Make no mistake, the Manhattan District Attorney’s Office was watching and waiting for Paul Manafort’s second sentencing on Wednesday and followed it up with a “good luck trying to pardon him” message to President Donald Trump.
In the immediate aftermath of Manafort’s sentencing in Washington, D.C., where Judge Amy Berman Jackson tacked on 73 months (30 of which will be added to the 47 months from the Eastern District of Virginia sentencing), the Manhattan DA has indicted Manafort on state charges.
DA Cyrus Vance Jr. provided the documents as proof. You can read the indictment below. Manafort has been indicted on 16 criminal counts, including: three counts of residential mortgage fraud in the first degree; one count of attempted first-degree residential mortgage fraud; three counts of conspiracy in the fourth degree; eight counts of falsifying business records in the first degree; and one count of scheme to defraud in the first degree.
To put this simply, Manafort’s sentencing on federal charges add up to seven and a half years of prison time, meaning he would get out of prison when he’s 77 years old — if he serves that time. We say if because President Trump could pardon him.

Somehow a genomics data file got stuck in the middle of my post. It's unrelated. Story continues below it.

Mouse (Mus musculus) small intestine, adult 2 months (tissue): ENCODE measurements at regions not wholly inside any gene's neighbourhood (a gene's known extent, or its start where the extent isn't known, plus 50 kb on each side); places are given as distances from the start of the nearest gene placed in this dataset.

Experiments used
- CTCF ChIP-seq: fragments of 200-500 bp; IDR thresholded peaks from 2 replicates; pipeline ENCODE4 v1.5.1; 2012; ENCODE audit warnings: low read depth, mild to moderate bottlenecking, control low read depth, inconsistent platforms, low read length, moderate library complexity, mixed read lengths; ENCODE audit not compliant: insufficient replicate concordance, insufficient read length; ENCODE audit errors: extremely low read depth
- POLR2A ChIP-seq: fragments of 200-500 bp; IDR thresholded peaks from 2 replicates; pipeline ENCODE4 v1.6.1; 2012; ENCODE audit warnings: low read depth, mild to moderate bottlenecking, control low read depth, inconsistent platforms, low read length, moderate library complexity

What Vance did just now, however, renders the pardon potentially irrelevant.
As Law&Crime reported weeks ago, Vance had state charges at the ready for Manafort. Presidential pardon power does not extend to state charges, meaning that even if Trump tries to pardon Manafort, Trump’s former campaign chairman will still be on the hook for possible prison time at the state level if he’s convicted.
Vance, it was reported and now confirmed, had “an array of tax and other charges against Manafort,” which was “something seen as an insurance policy should the president exercise his power to free the former aide.” More importantly, Vance’s office has “identified several areas where it believes Manafort can be charged with state offenses without triggering double jeopardy protections.”
“If Paul Manafort ever breathes free air again, it’ll likely happen when he is being wheeled out of prison in his late 80s,” national security lawyer Bradley P. Moss told Law&Crime.
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